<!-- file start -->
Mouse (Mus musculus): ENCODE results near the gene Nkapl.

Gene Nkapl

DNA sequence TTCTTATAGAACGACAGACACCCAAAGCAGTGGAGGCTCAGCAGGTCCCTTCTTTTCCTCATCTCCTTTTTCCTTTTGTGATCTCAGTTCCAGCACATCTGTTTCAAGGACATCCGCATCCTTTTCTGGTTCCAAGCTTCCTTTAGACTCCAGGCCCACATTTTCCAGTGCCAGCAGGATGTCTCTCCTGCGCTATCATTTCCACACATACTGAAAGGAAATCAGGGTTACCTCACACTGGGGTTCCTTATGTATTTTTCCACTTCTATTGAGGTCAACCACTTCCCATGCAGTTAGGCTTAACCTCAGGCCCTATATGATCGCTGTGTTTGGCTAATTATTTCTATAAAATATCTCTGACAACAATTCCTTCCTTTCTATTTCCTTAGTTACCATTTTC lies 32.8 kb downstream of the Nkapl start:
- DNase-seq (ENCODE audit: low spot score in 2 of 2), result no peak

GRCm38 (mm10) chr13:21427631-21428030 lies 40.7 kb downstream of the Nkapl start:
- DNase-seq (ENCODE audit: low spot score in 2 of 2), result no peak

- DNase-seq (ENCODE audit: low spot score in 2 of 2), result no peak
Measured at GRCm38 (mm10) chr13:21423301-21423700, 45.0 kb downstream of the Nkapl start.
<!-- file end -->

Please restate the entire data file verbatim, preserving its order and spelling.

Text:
Mouse (Mus musculus): ENCODE results near the gene Nkapl.

Gene Nkapl

DNA sequence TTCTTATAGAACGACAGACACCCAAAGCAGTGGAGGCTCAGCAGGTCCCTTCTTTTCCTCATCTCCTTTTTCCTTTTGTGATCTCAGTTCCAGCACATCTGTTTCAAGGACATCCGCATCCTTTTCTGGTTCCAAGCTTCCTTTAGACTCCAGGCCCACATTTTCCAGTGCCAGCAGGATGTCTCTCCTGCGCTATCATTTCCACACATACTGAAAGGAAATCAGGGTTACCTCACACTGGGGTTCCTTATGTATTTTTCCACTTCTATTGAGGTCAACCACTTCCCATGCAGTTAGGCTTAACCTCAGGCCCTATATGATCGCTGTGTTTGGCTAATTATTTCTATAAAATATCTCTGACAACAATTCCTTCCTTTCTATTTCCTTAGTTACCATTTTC lies 32.8 kb downstream of the Nkapl start:
- DNase-seq (ENCODE audit: low spot score in 2 of 2), result no peak

GRCm38 (mm10) chr13:21427631-21428030 lies 40.7 kb downstream of the Nkapl start:
- DNase-seq (ENCODE audit: low spot score in 2 of 2), result no peak

- DNase-seq (ENCODE audit: low spot score in 2 of 2), result no peak
Measured at GRCm38 (mm10) chr13:21423301-21423700, 45.0 kb downstream of the Nkapl start.